Summer's here and the lane is as dark as night again


Back to the Drawing Board


The waiting game continues. The last language exam is around the corner and then it’s two essay-based exams and then I’m done on the academic front – for the time being – and it’s headlong into three weeks straight of rehearsals, gigs and parties. Isn’t that what summer’s for? As I explained earlier, there’s quite a bit of admin to get through, and I’ve already set out on that, but I can’t tackle the two most pressing until I have a vague idea exactly where it is I’ll be spending the bulk of my year abroad. So roll on Friday! I’m kind of past caring where the British Council send me now, I’m sure it’ll be an enriching experience wherever it is. How’s that for prefabricated merchandising?

So today, tired of revising Arabic grammar, I shut al-Kitaab for the first time in days, shoved it down the side of the sofa and turned my attention back to La Celestina, one of the texts I’m supposed to be writing about in next week’s exam. I’d quite forgotten how good it is. More than that; by academic standards, it’s praiseworthy to say the least, but even as regular books go, it’s really quite amusing. A lot of the gags and stitch-ups are as true-to-life today as they were then. The birth of satire, or something like that. If I can spin a yarn like that in the exam I should be alright. We’ll see. Long ways to go, really – we’re talking next Friday. When that’s over, I’ll be finished, so it ought to be at the bottom of my priorities. But it’s a heck-of-a-lot easier to revise texts because it means I can doodle and muse to my heart’s content and still call it revision. Brilliant. So I thought I’d share with you one of my revision doodles. Featured are Areusa and Elicia, two subsidiary characters from the tale. Yes, they’re quite clearly based on Margaret from the latest Poldark series. So judge me. I’m hooked. It’s a bloody good job the series ended the weekend before my exams began, or I’d really have been doomed. Small mercies! x

Bruegel under the Microscope

Screenshot 2015-05-11 at 22.17.27

Ever looked closely at Bruegel the Elder’s Massacre of the Innocents? I wouldn’t blame you if you haven’t. It’s a pretty famous painting, but it’s not the Mona Lisa or Van Gogh’s Sunflowers. You might have seen it on a Christmas card, along with the more common Hunters in the Snow, another painting by Bruegel. And why not? It’s a snowy scene with plenty of animals. Perfect for Christmas. Until you look closer. On first inspection it looks like a raid – sundries strewn in the snow, soldiers carrying off sacks, livestock taken for slaughter. A far cry from Christmas. But look a little closer and you’ll see the signs that there’s something far more sinister at work. Hidden away in various corners of the painting are the ghostly remains of figures now painted over. You don’t have to look too closely to surmise that there’s something amiss; a lot of the animals depicted look messier than the figures surrounding them, as do the clothes and sacks. Look closer still and you’ll see shadowy feet beneath one of the sacks. Or a little hand reaching out from the huddle of poultry gathered before the mounted soldiers in the centre of the image. What you’re looking at is far more than just a raid. It’s a Biblical scene brought to life in the snowy Spanish Netherlands; that of Herod and the Hebrew children. It’s a genuine massacre of the innocents.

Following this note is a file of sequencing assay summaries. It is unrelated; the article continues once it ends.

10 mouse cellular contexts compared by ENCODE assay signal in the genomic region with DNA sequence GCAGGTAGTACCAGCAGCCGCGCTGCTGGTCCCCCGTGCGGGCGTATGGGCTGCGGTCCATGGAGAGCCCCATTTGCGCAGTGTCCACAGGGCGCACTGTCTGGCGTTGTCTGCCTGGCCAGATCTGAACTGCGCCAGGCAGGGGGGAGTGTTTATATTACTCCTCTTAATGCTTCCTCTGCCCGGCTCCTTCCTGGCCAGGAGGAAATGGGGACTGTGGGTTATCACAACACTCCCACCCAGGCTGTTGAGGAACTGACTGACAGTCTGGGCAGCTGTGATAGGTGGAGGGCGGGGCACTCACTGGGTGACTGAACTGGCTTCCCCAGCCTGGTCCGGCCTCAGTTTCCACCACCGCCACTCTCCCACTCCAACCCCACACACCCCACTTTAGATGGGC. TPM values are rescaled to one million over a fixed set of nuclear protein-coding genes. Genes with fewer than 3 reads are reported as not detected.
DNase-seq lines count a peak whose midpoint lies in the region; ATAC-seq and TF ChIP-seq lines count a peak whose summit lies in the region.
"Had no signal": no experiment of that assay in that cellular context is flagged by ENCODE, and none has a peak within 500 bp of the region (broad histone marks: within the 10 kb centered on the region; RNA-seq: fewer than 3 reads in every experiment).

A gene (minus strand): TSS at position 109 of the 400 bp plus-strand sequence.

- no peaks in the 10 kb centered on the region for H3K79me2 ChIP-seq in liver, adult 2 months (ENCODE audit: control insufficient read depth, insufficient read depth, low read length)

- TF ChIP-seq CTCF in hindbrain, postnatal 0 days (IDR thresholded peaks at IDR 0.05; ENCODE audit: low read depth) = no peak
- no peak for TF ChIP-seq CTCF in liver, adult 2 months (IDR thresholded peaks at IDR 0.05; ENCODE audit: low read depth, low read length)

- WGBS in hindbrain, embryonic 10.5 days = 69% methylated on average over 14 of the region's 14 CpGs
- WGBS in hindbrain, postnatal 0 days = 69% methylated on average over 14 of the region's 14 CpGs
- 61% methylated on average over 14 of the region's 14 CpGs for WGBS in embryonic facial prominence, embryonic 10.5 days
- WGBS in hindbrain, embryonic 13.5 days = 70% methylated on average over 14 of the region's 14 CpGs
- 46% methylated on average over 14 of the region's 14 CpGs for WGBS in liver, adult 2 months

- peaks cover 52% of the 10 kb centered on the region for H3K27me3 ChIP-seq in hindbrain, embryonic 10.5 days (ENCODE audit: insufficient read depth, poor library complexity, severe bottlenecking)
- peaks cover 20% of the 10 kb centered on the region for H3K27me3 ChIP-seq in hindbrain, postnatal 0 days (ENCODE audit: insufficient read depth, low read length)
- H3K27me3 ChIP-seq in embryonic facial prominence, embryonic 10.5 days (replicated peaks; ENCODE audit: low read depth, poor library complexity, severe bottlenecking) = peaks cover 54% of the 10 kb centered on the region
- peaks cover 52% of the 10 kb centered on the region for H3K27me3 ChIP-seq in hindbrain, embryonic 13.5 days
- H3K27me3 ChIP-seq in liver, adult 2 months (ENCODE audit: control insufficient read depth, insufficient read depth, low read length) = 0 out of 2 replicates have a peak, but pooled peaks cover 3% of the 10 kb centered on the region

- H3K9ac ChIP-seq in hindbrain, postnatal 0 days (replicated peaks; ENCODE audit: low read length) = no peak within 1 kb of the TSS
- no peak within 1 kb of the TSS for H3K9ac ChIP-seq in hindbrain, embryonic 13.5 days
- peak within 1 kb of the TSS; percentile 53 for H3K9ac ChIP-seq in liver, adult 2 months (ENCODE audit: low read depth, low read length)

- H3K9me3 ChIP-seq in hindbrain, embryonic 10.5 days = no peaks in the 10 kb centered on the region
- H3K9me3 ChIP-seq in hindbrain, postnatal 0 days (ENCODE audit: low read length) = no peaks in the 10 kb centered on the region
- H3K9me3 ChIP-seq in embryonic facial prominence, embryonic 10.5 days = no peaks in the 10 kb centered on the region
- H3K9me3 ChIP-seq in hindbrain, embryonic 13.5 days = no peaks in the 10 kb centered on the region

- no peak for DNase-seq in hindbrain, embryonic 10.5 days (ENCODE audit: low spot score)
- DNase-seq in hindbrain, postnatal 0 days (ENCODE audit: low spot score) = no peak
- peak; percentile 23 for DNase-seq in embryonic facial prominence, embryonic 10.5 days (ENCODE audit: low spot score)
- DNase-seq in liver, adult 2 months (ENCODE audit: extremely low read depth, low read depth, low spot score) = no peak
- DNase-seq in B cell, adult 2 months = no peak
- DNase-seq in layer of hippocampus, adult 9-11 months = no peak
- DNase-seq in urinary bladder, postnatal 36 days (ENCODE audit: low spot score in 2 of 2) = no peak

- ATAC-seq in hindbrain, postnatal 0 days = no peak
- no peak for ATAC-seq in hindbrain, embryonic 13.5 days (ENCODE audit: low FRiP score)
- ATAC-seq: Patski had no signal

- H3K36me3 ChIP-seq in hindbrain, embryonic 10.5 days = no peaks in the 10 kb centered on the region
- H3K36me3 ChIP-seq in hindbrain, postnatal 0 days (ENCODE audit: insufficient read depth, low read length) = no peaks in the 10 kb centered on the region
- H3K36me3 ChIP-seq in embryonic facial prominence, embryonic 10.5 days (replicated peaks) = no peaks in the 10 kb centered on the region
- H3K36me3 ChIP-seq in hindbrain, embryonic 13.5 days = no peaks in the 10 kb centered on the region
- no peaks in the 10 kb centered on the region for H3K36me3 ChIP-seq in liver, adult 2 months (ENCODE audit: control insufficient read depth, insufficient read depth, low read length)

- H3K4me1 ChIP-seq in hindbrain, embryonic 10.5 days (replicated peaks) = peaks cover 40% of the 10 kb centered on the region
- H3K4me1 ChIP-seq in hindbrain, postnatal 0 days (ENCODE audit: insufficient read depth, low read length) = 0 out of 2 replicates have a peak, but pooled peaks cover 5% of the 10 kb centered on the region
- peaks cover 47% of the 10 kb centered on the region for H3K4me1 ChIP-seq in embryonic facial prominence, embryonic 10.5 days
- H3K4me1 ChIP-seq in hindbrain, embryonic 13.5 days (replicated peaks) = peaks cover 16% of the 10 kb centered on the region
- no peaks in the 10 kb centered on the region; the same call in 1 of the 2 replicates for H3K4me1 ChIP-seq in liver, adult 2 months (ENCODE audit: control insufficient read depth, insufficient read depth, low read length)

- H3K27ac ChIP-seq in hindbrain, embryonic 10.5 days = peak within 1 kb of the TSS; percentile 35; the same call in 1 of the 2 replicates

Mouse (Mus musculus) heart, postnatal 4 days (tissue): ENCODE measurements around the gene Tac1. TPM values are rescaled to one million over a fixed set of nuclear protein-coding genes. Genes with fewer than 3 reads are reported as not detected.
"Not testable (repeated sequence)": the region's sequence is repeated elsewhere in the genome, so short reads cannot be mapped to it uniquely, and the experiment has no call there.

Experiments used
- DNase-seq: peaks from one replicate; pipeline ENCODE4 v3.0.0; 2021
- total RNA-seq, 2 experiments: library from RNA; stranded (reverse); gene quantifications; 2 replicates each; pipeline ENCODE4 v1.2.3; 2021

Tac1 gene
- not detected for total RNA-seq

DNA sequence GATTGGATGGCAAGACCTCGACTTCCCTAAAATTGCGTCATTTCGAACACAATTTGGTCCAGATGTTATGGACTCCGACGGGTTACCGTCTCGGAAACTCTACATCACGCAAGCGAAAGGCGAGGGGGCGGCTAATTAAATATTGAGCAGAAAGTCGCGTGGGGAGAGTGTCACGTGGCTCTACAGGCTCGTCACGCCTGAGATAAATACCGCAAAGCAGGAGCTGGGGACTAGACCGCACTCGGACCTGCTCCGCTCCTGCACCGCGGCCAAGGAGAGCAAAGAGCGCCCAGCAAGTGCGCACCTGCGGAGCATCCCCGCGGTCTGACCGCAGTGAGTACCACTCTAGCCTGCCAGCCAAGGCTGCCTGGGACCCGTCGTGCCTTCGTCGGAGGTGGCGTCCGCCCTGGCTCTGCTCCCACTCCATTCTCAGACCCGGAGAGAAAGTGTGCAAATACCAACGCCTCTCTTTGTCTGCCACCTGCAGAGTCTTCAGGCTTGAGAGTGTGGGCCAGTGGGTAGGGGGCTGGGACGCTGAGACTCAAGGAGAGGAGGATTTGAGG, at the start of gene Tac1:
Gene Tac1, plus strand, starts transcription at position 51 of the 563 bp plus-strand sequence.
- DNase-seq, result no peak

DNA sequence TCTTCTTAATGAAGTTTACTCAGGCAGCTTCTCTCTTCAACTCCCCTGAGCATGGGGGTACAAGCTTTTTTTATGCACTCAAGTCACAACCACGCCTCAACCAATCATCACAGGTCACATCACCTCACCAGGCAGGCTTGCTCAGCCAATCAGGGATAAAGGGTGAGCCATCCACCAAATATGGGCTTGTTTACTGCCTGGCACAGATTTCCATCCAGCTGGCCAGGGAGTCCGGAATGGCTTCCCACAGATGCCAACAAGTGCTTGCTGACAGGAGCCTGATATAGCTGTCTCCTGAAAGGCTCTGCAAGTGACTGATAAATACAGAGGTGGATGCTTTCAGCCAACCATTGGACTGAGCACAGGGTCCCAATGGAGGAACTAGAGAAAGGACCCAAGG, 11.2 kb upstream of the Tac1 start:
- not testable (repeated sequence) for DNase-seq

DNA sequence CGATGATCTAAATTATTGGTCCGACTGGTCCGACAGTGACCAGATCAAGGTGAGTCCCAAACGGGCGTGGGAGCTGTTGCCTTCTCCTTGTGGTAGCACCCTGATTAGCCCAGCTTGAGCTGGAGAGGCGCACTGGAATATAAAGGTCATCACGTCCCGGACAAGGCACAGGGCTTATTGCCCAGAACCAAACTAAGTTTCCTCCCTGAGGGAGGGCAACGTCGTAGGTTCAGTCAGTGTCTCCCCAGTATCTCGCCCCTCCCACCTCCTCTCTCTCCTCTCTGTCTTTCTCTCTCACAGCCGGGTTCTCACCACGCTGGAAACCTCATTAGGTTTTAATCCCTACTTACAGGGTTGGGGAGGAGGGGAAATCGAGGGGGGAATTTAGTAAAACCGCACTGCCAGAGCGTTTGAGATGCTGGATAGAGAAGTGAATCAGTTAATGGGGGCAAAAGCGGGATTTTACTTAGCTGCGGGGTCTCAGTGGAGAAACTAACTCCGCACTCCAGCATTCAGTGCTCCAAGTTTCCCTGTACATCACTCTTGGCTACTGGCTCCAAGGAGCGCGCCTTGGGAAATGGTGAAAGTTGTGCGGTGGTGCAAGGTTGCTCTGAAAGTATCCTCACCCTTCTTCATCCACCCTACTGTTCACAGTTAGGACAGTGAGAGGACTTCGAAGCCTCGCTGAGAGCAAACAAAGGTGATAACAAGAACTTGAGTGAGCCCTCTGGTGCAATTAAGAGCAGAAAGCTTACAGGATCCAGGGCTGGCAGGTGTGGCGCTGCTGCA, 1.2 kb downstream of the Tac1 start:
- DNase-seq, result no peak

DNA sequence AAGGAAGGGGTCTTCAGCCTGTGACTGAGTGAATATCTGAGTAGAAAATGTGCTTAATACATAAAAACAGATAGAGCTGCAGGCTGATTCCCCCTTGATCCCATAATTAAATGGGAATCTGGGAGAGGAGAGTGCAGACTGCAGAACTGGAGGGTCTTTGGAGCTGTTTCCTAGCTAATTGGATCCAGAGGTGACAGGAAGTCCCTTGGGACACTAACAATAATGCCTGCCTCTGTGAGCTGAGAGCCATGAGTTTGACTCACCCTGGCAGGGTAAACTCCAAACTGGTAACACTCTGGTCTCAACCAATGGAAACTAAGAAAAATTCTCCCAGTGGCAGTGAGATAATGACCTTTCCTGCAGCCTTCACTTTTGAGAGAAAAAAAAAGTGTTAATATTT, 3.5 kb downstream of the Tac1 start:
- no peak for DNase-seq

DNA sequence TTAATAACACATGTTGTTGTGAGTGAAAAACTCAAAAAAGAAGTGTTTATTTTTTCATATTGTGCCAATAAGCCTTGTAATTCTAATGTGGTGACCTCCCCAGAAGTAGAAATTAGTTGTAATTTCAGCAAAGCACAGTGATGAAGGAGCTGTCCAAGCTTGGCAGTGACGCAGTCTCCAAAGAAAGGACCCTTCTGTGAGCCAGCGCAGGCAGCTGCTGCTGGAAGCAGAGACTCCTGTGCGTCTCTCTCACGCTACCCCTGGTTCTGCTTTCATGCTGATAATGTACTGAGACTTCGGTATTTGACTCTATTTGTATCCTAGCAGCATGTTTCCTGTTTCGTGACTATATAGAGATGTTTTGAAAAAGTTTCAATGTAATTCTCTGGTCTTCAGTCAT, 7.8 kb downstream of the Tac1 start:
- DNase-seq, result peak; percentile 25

How did I stumble upon this? Good question. Revision is a tiresome thing and I found Bruegel’s painting on one of my desperate ‘productive procrastination’ sprees. I still can’t remember how. But it was one of those images that I just couldn’t stop staring at, and the more I looked, the more I wanted to know. Why the children? Why were they painted over? And why, when the painting was restored, were they not returned? It chilled me to the bone when I first saw one of the few uncensored images floating around, but I think it’s more poignant than the one we’re left with now, shocking though it may be. What would Goya have thought if the men of El Tres de Mayo had been painted over with cattle? Or is there a line that cannot be crossed, as far as children are concerned? Goya obviously didn’t think so. See Saturn devouring his Son. But what do I know? I’m just musing as usual.

What I think matters most of all is one of the few details that wasn’t amended. In the background, behind the Spanish soldiers, is a man crossing the frozen river with an infant in his arms. He has a sword at his belt but his stance, in tandem with that of the woman standing behind him, imply that his actions are protective, rather than nefarious. It’s the one detail that really sticks in my mind. Is he the father of the child, or a friend, trying to smuggle the child to safety? Did he succeed? Perhaps most poignant of all, is it something Bruegel saw? Tough questions. I wish I’d had more trips to art galleries when I was at school. You can lose yourself for hours in a painting like this. The more you look, the more you see.

Apologies for the heavy content of today’s musing. I’m thinking of writing a novella based on the painting, so I thought I’d share the image with you in case you’re interested. It sure piqued my interest! x